Ancient Persians ‘gassed Romans’

Posted on January 20th, 2009 by

Ancient Persians were the first to use chemical warfare against their enemies, a study has suggested.

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A UK researcher said he found evidence that the Persian Empire used poisonous gases on the Roman city of Dura, Eastern Syria, in the 3rd Century AD.

The theory is based on the discovery of remains of about 20 Roman soldiers found at the base of the city wall.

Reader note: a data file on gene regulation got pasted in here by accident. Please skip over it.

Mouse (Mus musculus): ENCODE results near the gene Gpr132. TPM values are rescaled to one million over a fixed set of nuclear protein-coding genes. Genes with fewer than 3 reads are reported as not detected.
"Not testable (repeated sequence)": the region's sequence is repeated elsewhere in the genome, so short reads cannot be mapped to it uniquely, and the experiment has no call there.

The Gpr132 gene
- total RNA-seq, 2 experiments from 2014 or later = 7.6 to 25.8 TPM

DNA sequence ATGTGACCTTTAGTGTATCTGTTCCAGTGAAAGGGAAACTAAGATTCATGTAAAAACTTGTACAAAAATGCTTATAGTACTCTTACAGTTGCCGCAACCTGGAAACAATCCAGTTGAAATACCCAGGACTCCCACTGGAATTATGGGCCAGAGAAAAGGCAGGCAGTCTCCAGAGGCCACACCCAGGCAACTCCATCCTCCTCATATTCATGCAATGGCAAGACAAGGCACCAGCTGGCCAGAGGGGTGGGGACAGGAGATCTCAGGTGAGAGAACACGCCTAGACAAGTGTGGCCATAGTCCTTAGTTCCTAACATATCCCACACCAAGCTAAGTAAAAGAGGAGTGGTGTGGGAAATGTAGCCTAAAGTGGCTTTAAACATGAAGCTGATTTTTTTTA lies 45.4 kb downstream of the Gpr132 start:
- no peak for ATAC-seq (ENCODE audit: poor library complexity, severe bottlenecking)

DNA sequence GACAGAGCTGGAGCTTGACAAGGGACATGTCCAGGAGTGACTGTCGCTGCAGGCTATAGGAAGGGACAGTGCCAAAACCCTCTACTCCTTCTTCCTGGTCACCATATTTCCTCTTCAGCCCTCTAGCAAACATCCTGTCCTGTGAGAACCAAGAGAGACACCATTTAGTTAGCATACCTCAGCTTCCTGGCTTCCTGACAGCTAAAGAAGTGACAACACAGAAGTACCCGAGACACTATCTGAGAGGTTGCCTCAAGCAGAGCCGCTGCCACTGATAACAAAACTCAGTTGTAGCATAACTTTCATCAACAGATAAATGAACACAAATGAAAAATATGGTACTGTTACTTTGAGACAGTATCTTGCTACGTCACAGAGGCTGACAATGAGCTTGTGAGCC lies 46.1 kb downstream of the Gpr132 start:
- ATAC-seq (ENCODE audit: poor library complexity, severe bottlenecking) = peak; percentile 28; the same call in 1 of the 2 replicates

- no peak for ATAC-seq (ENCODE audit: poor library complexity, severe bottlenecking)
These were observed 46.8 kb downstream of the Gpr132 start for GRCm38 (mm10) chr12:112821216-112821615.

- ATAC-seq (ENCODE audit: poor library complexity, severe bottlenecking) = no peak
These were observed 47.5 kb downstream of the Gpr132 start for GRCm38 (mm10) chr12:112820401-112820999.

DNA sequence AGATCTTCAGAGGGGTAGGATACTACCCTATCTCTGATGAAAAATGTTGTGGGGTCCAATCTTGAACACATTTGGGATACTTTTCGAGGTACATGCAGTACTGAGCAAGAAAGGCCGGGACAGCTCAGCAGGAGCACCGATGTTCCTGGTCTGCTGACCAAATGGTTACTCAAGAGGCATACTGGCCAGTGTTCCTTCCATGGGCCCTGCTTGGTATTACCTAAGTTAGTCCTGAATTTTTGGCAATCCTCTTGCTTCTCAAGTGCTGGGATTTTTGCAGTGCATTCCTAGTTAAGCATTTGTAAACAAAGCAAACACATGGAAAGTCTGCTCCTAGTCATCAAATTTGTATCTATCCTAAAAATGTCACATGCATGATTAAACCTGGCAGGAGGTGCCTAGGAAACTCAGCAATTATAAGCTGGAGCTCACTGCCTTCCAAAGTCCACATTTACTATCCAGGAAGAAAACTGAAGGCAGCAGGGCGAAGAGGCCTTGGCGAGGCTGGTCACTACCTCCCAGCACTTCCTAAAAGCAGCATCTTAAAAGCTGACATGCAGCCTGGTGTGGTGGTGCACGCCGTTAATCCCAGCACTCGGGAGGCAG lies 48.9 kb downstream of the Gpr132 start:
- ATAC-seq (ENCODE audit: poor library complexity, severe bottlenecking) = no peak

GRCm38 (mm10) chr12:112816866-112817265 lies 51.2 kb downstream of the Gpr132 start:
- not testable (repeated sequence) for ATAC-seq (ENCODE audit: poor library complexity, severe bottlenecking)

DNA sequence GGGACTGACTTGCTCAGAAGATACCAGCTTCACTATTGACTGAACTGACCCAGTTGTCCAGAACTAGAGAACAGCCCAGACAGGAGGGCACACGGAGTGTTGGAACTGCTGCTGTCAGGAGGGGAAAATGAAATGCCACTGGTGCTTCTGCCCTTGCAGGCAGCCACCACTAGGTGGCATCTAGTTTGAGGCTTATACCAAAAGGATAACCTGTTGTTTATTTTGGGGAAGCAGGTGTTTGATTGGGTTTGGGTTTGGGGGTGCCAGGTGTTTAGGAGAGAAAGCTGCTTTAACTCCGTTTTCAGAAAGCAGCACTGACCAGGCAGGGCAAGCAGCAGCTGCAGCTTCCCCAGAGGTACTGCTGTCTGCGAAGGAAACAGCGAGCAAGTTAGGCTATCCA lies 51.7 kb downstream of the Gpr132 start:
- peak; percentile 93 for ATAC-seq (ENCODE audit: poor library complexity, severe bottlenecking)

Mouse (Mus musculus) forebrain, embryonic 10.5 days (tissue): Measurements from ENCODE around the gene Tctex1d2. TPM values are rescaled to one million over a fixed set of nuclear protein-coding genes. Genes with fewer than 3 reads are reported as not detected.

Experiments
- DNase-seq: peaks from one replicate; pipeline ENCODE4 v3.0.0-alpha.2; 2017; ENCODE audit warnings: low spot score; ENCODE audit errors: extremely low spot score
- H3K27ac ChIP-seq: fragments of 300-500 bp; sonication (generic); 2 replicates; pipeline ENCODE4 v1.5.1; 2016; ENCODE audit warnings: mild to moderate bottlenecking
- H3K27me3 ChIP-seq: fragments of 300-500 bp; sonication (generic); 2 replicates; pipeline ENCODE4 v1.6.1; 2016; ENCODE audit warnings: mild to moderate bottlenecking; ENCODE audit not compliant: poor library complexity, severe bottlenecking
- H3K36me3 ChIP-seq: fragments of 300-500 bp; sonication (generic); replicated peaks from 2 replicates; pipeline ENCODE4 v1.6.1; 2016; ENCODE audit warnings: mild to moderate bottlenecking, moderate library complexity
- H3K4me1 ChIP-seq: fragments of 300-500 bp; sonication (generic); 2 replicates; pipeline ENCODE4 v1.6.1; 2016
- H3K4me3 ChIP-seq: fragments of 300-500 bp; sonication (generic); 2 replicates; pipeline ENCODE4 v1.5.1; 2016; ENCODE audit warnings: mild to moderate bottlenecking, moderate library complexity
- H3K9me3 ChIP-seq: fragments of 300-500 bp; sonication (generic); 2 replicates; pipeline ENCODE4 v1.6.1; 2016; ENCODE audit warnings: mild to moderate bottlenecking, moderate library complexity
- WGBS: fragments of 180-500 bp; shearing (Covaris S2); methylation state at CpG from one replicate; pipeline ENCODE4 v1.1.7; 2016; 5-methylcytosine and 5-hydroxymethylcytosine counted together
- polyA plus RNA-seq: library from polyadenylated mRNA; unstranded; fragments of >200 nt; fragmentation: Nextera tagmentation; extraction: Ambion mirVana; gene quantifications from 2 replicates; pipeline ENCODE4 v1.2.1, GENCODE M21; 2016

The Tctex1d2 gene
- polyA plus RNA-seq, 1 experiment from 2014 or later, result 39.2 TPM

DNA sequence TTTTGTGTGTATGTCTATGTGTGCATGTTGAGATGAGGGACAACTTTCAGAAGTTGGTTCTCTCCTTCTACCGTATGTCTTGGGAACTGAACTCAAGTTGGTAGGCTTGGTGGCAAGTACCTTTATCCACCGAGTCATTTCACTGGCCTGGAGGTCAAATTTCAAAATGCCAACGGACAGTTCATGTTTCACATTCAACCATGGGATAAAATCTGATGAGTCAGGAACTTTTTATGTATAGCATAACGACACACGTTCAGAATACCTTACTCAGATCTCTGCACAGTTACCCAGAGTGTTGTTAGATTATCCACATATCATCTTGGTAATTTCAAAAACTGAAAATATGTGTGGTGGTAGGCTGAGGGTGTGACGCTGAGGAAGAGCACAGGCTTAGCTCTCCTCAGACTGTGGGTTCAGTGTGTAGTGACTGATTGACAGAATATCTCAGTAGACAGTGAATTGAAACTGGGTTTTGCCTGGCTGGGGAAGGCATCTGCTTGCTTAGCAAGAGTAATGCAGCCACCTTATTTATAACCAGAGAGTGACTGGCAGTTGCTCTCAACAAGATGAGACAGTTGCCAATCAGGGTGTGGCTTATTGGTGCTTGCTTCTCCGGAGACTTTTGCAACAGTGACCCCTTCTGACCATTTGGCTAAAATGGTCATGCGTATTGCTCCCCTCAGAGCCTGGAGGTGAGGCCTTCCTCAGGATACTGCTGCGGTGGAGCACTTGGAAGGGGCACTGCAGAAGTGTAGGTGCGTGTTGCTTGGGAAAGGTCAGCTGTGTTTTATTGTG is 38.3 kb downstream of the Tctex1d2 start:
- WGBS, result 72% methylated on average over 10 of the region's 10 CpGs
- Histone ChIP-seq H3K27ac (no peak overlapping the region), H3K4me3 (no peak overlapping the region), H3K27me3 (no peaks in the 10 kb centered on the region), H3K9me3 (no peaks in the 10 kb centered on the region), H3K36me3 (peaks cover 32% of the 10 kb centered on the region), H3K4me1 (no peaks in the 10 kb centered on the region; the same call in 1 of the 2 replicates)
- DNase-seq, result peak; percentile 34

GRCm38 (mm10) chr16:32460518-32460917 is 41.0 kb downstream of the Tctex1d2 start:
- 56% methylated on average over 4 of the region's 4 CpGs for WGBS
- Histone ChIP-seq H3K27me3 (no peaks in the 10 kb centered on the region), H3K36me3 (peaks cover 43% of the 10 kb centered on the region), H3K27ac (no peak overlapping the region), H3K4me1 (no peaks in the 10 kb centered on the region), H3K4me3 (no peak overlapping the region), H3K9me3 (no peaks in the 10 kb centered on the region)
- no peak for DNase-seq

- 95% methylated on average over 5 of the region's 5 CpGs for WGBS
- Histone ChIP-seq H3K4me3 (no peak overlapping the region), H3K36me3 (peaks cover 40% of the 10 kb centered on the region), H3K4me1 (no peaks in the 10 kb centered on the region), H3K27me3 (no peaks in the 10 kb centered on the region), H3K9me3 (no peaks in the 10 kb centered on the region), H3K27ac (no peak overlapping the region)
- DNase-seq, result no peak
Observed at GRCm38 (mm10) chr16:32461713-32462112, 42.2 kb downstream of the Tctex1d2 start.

The study shows that the Persians dug a mine underneath the wall in order to enter the city.

They also ignited bitumen and sulphur crystals to produce dense poisonous gases, suggested Simon James, an archaeologist at the University of Leicester.

The Roman assault party was unconscious in seconds, dead in minutes
Dr Simon James,
University of Leicester

He added that underground bellows or chimneys probably helped generate and distribute the deadly fumes.

The Romans apparently responded with counter-mines in an effort to thwart the siege.


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